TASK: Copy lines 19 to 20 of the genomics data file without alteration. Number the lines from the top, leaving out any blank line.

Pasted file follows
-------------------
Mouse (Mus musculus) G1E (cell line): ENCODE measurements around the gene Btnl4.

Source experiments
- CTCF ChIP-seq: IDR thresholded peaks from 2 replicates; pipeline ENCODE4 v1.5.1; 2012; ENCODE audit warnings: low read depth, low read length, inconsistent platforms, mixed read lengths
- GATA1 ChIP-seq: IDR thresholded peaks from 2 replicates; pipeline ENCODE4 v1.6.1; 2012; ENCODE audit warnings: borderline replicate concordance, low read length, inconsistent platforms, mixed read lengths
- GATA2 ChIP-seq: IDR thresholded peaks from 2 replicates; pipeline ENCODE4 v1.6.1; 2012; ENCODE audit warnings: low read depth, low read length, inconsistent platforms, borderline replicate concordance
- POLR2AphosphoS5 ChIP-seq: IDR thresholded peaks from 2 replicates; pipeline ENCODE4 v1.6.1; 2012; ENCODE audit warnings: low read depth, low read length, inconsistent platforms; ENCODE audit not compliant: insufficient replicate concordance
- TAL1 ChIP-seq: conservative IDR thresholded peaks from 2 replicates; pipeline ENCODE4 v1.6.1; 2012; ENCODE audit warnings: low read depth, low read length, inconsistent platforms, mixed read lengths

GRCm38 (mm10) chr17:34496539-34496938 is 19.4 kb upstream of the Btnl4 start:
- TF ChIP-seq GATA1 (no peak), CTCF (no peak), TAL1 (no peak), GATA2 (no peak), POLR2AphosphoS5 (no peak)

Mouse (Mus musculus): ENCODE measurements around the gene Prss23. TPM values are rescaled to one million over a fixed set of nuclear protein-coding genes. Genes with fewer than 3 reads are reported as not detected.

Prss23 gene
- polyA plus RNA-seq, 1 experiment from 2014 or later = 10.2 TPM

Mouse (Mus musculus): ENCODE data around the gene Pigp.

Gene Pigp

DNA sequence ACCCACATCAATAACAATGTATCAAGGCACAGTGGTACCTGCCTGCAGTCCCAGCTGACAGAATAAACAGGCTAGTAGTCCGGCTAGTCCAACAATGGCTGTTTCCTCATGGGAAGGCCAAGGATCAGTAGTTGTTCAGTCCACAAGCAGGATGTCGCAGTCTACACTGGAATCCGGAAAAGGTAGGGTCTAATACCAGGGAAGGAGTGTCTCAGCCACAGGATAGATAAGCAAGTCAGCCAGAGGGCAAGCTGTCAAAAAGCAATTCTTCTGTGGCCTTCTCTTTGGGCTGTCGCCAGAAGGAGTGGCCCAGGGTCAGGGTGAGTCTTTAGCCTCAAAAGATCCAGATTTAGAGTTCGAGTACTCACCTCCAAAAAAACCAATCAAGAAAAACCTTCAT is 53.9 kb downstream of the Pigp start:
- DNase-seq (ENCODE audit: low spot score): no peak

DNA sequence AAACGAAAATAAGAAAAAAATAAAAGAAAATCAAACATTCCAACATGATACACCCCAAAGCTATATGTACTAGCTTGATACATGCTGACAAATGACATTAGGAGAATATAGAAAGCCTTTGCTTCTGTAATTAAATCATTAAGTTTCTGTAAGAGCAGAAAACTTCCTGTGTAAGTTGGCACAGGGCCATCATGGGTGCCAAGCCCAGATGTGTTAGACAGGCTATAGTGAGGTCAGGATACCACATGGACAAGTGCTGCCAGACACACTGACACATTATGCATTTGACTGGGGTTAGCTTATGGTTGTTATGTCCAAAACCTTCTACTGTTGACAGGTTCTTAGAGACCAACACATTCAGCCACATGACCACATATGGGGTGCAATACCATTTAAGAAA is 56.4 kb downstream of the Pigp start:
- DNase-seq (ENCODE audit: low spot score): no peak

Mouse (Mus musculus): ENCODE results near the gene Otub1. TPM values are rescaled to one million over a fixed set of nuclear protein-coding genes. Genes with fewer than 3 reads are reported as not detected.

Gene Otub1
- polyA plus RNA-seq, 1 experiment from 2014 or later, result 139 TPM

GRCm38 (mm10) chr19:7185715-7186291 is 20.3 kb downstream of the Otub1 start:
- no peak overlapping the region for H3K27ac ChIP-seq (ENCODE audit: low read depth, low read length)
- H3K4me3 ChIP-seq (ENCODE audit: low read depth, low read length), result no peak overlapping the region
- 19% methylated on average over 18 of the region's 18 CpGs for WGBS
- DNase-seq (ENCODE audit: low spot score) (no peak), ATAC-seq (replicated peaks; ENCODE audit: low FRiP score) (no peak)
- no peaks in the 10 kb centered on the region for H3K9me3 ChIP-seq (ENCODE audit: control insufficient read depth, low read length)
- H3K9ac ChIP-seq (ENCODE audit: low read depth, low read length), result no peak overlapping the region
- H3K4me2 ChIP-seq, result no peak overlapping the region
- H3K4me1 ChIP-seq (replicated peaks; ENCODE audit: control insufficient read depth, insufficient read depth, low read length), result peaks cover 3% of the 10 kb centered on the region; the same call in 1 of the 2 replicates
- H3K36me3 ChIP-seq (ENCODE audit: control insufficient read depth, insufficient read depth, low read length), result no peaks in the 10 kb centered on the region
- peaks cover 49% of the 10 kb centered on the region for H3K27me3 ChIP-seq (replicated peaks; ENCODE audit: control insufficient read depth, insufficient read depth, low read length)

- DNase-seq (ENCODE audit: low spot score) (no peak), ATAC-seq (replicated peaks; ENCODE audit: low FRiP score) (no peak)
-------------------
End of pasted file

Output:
Mouse (Mus musculus): ENCODE results near the gene Otub1. TPM values are rescaled to one million over a fixed set of nuclear protein-coding genes. Genes with fewer than 3 reads are reported as not detected.

Gene Otub1